Oregon State Bar Bulletin APRIL 2014
The Four F’s:
The Nuts and Bolts of Bar Governance
By Tom Kranovich
For the last three years as a member of the Board of Governors and this year as president, my attention and efforts have been focused on what I now call the “Four F’s” of bar governance: finance, function, future and fees. While these four topics can be individually addressed, they are inextricably intertwined and they must be continuously monitored and kept in balance with each other.
As was reported at the November 2013 House of Delegates meeting, the Oregon State Bar is on firm financial footing. Through prudent investment strategies the bar’s reserves are at a sound and appropriate level. The change in the Lawyer Referral Service business model is generating revenue greater than was anticipated, and for the first time since the program’s inception, it is steadily moving toward running in the black.
Over the last 10 years, we have increased services to our members and the public, including providing Bar Books, Fastcase and an expansion of Oregon New Lawyers Division programming, among others. We have maintained our commitment to legal services, been a key contributor in obtaining increased funding for the courts and weathered the “Great Recession” without having to reduce services. Over that same 10 years, our computer systems, especially our operational software, have gotten so out of date that our ability to meet the needs of the members necessitates upgrades that will start this year.
We have done all these things without a fee increase. That we have done so is a testament to two things: 1) the Board of Governors’ commitment to sound stewardship of bar funds; and 2) the diligence by bar staff in reducing costs through the elimination of waste and redundancies and by their utilization of technology to more effectively and efficiently provide services to the public and the membership.
At its most basic level the bar has two essential functions: 1) Protecting the public through regulating the practice of law and the conduct of lawyers (including offering programs to promote lawyer competency); and 2) Advancing the science of jurisprudence (promoting the rule of law, improving the administration of justice, increasing court access and championing the independence of the courts). The bar’s programs are key components in promoting and accomplishing the bar’s mission. How and how well our programs are meeting the needs of the public and our membership will be a topic for a future article but for now, please know that the board and bar staff are well aware of our responsibilities in carrying out the mandates of the Bar Act (ORS 9).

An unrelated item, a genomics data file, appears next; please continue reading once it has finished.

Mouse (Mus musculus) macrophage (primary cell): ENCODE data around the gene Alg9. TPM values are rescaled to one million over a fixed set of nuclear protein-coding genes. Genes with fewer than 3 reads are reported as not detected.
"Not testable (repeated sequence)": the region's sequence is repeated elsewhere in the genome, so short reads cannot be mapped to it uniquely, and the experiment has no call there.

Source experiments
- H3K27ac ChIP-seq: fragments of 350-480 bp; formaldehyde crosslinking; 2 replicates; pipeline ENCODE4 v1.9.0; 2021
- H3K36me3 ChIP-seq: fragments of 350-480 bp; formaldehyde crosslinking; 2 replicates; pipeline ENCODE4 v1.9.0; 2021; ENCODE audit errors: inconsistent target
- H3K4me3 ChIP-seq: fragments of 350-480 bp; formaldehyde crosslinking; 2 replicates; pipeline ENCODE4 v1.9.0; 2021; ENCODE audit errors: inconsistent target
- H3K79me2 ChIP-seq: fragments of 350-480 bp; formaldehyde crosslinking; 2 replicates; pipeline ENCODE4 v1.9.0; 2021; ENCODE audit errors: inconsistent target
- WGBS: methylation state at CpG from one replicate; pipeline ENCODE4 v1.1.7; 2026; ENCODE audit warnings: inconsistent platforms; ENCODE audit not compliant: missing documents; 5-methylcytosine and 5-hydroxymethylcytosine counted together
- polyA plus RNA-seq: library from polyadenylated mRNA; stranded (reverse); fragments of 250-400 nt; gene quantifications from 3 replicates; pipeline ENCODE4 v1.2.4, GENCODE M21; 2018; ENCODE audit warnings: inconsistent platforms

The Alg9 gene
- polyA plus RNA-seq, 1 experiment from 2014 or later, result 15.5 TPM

This is the most exciting and dynamic area of bar governance. Keeping the functions of the bar in step with the needs of lawyers and the public — in the face of significant changes in the profession — and how we fund those functions is dependent upon on our ability to plan for the future. It is not unusual for me to hear that the legal system is in a “crisis.” Firms are no longer hiring at historical rates, more attorneys (new and experienced) are going into solo practice, there are fewer taking the LSATs, fewer applying for law school and fewer taking bar exams. Law schools have reduced their admissions and the public is increasingly relying on Internet-provided legal services. Consequently, I all too often hear pundits and practitioners swirl these factors into a tempest and predict that the sky is falling. This approach, while stimulating, is not helpful.
The sky is not falling, but the winds of change are blowing. These winds, however, are not going unheeded. In my travels as president I meet lawyers and judges from all over the country, and everyone in every jurisdiction is actively looking for answers. Few, if any, are of the opinion that we simply need to weather the storm so that things will return to the relatively calm state to which we had become accustomed. The dialogue has begun, and important conversations are being held between law schools and judges; between the court and the board, between law schools and the board, among the court, the board and large firms, between the board and the providers of legal services and products. We will expand this dialogue to include input from our sections, county bars and specialty bars.
How things are going to shake out is anyone’s guess, but much of what we are facing is market-driven with variables too numerous to mention here. What I can tell you is that we have turned into the wind to calmly and resolutely meet the swells. There is no reason to think that the profession will founder, but there is every reason to know it will change. Accordingly, the board must be steadfast, but flexible, as it charts our future course.
As stated, above, we have gone 10 years without a general fee increase, but it is unrealistic to think that we can continue to meet our obligations to the public and the profession without an increase at some point in the future. I can assure you that before proposing any fee increase, the board and bar staff will have reviewed every program for its ongoing relevance, cost effectiveness and contribution towards the mission of the bar. I will be addressing the fee function in more detail in a later article.
We are living in trying times, but when has it ever been not so? We will always have challenges, but I am confident that we are a membership capable of finding solutions. I am equally confident that a key component to finding effective solutions will be a viable, engaged, informed and robust bar membership for whom we provide high levels of cost-effective and relevant services.
ABOUT THE AUTHOR
OSB President Tom Kranovich practices law in Lake Oswego.